FIG. 3 shows a second embodiment of a microlaser system incorporating a piezoelectric-based control element in accordance with the present disclosure.

FIG. 4 shows a third embodiment of a microlaser system incorporating a capacitor-based control element in accordance with the present disclosure.

FIG. 5 shows a fourth embodiment of a microlaser system incorporating a reverse biased diode-based control element in accordance with the present disclosure.

FIGS. 6A and 6B show graphs depicting a time profile of intensity and wavelength of a pump light (an emitted beam) in accordance with the present disclosure.

FIGS. 7A and 7B show graphs depicting a time profile of intensity and wavelength of a pump light (an emitted beam) in accordance with the present disclosure.

FIG. 8 shows some structural details of a microlaser incorporating a first embodiment of the capacitor-based control element in accordance with the present disclosure.

FIG. 9 shows some structural details of a microlaser incorporating a second embodiment of the capacitor-based control element in accordance with the present disclosure.

FIG. 10 shows some structural details of a microlaser incorporating the piezoelectric-based control element in accordance with the present disclosure.

FIG. 11 shows some structural details of a microlaser incorporating the temperature-based control element in accordance with the present disclosure.

DETAILED DESCRIPTION

Throughout this description, embodiments and variations are described for the purpose of illustrating uses and implementations of the inventive concept. The illustrative description should be understood as presenting examples of the inventive concept, rather than as limiting the scope of the concept as disclosed herein.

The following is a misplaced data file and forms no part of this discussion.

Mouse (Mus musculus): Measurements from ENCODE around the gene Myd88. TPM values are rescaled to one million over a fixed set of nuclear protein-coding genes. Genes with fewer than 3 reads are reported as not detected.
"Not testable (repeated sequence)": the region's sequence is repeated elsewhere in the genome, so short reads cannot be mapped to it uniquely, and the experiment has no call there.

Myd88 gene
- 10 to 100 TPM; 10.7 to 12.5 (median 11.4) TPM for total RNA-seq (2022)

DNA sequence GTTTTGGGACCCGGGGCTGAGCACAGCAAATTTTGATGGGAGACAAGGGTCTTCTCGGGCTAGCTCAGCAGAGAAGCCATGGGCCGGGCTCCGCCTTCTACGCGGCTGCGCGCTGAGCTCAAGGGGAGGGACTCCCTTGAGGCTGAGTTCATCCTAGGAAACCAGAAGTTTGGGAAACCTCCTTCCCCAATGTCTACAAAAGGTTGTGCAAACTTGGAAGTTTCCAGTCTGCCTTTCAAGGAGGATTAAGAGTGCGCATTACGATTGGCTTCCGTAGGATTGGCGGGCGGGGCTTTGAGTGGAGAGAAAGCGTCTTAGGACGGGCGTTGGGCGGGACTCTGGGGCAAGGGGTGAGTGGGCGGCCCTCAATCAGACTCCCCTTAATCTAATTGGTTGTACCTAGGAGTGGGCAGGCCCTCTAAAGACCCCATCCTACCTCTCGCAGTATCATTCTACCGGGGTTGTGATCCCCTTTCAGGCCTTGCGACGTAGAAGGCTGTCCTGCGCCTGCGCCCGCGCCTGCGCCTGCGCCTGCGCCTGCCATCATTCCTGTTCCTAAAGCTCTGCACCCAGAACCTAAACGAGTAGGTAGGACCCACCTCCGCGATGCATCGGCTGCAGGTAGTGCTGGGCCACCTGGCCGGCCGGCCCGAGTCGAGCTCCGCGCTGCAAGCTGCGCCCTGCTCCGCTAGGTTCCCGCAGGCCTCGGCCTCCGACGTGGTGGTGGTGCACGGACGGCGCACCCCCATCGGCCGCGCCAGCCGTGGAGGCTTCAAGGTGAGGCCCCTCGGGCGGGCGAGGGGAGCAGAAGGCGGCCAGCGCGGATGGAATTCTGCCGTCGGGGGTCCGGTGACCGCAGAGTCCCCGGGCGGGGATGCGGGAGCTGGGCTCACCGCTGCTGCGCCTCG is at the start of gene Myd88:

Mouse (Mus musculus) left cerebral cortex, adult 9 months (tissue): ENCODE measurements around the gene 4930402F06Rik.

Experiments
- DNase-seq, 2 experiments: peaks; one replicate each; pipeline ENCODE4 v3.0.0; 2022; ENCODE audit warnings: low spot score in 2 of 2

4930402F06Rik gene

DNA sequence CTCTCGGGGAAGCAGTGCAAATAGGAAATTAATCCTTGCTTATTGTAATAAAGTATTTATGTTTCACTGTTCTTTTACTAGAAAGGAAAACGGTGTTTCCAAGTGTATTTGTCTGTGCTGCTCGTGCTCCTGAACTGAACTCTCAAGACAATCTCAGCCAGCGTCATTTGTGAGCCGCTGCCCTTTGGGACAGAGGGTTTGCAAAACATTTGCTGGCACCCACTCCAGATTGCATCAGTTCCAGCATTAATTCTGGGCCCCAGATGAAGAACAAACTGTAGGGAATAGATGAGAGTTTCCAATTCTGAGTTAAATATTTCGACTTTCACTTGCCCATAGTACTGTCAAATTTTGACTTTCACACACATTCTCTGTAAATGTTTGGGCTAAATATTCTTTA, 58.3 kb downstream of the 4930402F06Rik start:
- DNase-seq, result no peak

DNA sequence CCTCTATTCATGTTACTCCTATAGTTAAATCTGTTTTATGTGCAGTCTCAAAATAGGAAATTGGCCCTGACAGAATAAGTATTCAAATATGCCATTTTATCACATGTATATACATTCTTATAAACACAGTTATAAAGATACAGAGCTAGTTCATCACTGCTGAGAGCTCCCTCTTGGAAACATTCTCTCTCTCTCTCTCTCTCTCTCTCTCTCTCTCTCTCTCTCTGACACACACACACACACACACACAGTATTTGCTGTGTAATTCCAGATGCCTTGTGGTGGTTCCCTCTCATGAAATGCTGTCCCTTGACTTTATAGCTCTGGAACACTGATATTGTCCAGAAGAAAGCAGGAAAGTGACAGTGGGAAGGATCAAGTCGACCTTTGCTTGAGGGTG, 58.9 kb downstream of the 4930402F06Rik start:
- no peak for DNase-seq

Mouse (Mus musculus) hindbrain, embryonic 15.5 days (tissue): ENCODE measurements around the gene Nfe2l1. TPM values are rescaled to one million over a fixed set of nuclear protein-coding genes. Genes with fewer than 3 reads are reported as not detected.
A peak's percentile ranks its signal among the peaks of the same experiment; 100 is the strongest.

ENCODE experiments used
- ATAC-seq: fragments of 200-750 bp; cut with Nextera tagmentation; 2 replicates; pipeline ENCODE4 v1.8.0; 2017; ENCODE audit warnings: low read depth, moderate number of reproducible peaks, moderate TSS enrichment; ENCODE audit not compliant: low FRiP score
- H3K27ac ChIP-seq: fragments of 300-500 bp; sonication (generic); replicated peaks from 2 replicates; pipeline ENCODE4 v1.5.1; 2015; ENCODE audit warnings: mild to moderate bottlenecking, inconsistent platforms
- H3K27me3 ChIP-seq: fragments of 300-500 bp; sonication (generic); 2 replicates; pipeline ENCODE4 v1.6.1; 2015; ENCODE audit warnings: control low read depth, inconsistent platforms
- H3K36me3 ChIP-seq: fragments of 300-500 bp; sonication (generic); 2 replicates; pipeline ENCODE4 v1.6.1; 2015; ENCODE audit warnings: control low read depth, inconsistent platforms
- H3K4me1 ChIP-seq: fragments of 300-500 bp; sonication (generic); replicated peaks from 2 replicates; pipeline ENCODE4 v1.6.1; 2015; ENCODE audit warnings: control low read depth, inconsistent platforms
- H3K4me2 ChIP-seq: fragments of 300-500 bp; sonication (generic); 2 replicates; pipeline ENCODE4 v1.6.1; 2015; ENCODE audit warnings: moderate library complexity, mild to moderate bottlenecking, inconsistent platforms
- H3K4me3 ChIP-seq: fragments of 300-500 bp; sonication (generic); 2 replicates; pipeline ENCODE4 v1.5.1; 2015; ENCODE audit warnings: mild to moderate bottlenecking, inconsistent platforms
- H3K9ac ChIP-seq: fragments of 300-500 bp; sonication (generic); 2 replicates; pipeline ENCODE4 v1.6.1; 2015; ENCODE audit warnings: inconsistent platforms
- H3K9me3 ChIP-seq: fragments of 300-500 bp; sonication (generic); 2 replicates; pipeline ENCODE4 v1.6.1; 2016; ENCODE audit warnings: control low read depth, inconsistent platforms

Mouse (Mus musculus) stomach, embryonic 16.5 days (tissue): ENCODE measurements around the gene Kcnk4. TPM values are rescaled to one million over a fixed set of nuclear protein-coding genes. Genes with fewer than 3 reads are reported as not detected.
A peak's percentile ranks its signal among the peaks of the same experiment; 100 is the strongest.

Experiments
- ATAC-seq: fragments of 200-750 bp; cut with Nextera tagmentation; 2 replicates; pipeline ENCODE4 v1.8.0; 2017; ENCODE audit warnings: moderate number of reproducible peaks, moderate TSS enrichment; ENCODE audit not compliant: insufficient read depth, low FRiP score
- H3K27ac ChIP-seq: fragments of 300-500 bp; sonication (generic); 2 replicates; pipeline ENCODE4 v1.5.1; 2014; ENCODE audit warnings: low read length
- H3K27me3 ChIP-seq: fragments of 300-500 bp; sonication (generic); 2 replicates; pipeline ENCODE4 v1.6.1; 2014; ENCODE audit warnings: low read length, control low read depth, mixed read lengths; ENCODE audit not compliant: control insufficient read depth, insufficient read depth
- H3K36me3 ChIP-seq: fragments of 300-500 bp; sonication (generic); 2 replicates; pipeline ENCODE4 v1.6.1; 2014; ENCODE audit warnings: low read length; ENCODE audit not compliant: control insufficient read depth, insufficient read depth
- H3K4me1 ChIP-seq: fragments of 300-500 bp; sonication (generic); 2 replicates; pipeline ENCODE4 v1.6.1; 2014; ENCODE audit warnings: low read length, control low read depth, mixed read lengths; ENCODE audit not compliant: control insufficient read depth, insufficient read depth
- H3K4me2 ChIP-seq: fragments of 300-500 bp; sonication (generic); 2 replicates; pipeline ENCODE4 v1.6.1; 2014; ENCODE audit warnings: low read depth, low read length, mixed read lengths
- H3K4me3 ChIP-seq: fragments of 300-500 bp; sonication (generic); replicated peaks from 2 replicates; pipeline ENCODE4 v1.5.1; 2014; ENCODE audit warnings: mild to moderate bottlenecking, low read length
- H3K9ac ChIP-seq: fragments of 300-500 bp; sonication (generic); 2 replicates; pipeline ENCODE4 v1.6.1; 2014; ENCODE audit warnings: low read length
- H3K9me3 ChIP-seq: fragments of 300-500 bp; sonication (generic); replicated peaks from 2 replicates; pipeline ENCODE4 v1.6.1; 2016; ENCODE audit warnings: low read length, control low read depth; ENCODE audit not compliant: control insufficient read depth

The various embodiments described herein are generally directed at a microlaser system that may be used in various monitoring applications, including applications involving detection of one or more occurrences of an event. The microlaser system incorporates a microlaser which is optically pumped into operation based on photoluminescence by a light source (thereby avoiding a power penalty associated with using a separate power source, such as a photovoltaic cell). The microlaser emits a laser beam when pumped into operation by the light source.

The microlaser system further incorporates an event sensor circuit that provides a trigger signal to a switch. When a triggering event occurs, the switch is activated by the trigger signal, and a photovoltaic power source is coupled to a control element of the microlaser. When energized by the photovoltaic power source, the control element (which can be implemented in a variety of ways, some of which are described below) operates to cause a change in characteristic (wavelength, intensity etc.) of the emitted laser beam. This change in characteristic (which may be alternatively understood as modulation of an emitted laser beam) may be used to optically communicate the occurrence of the event.

Significantly, rather than using the photovoltaic power source to provide an electrical voltage/current (power) to drive the microlaser in the manner indicated in prior art FIG. 1, the photovoltaic power source is used to provide power for driving the control element instead. The power consumption of the control element is low enough to permit a relatively small photovoltaic power source to be used, thereby providing cost and efficiency benefits over prior art systems that use complex, higher capacity, and expensive photovoltaic power sources.

Four types of control elements and the corresponding changes in characteristics of the emitted laser beam are described below in accordance with the invention. In broad terms, the four types of control elements enable modulation of the emitted laser beam on the basis of temperature variation, piezoelectric deformation, capacitance variation, and electronic forward/reverse biasing of the microlaser.